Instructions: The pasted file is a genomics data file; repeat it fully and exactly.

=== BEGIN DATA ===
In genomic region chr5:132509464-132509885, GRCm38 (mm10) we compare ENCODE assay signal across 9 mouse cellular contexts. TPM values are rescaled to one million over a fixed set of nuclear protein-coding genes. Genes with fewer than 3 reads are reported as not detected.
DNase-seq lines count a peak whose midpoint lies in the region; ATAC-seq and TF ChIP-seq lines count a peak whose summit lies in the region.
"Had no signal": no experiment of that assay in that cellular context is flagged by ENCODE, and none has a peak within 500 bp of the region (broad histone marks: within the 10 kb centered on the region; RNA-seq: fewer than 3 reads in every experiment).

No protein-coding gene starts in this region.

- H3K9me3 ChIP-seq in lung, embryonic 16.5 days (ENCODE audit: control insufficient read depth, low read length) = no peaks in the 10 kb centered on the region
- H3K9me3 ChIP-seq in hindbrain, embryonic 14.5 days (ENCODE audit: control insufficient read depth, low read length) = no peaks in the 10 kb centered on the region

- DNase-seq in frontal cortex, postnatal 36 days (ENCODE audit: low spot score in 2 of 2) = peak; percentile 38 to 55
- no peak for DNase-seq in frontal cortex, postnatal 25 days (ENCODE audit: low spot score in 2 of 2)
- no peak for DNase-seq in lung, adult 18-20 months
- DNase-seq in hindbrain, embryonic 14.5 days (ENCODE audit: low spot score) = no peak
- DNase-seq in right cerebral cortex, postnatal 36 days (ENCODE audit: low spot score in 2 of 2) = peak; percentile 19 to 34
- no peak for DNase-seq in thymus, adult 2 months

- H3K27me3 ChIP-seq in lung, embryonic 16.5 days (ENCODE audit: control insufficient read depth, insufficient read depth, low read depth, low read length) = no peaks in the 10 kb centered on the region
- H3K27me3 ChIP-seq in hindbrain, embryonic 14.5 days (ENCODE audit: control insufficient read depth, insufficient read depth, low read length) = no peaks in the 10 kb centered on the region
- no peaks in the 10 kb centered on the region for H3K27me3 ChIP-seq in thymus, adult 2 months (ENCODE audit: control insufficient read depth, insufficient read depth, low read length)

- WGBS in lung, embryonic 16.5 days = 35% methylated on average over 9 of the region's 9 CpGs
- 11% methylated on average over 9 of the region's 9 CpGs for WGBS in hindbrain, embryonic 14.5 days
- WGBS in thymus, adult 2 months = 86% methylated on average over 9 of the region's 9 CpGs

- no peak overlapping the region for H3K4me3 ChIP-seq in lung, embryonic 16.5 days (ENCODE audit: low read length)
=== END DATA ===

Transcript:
In genomic region chr5:132509464-132509885, GRCm38 (mm10) we compare ENCODE assay signal across 9 mouse cellular contexts. TPM values are rescaled to one million over a fixed set of nuclear protein-coding genes. Genes with fewer than 3 reads are reported as not detected.
DNase-seq lines count a peak whose midpoint lies in the region; ATAC-seq and TF ChIP-seq lines count a peak whose summit lies in the region.
"Had no signal": no experiment of that assay in that cellular context is flagged by ENCODE, and none has a peak within 500 bp of the region (broad histone marks: within the 10 kb centered on the region; RNA-seq: fewer than 3 reads in every experiment).

No protein-coding gene starts in this region.

- H3K9me3 ChIP-seq in lung, embryonic 16.5 days (ENCODE audit: control insufficient read depth, low read length) = no peaks in the 10 kb centered on the region
- H3K9me3 ChIP-seq in hindbrain, embryonic 14.5 days (ENCODE audit: control insufficient read depth, low read length) = no peaks in the 10 kb centered on the region

- DNase-seq in frontal cortex, postnatal 36 days (ENCODE audit: low spot score in 2 of 2) = peak; percentile 38 to 55
- no peak for DNase-seq in frontal cortex, postnatal 25 days (ENCODE audit: low spot score in 2 of 2)
- no peak for DNase-seq in lung, adult 18-20 months
- DNase-seq in hindbrain, embryonic 14.5 days (ENCODE audit: low spot score) = no peak
- DNase-seq in right cerebral cortex, postnatal 36 days (ENCODE audit: low spot score in 2 of 2) = peak; percentile 19 to 34
- no peak for DNase-seq in thymus, adult 2 months

- H3K27me3 ChIP-seq in lung, embryonic 16.5 days (ENCODE audit: control insufficient read depth, insufficient read depth, low read depth, low read length) = no peaks in the 10 kb centered on the region
- H3K27me3 ChIP-seq in hindbrain, embryonic 14.5 days (ENCODE audit: control insufficient read depth, insufficient read depth, low read length) = no peaks in the 10 kb centered on the region
- no peaks in the 10 kb centered on the region for H3K27me3 ChIP-seq in thymus, adult 2 months (ENCODE audit: control insufficient read depth, insufficient read depth, low read length)

- WGBS in lung, embryonic 16.5 days = 35% methylated on average over 9 of the region's 9 CpGs
- 11% methylated on average over 9 of the region's 9 CpGs for WGBS in hindbrain, embryonic 14.5 days
- WGBS in thymus, adult 2 months = 86% methylated on average over 9 of the region's 9 CpGs

- no peak overlapping the region for H3K4me3 ChIP-seq in lung, embryonic 16.5 days (ENCODE audit: low read length)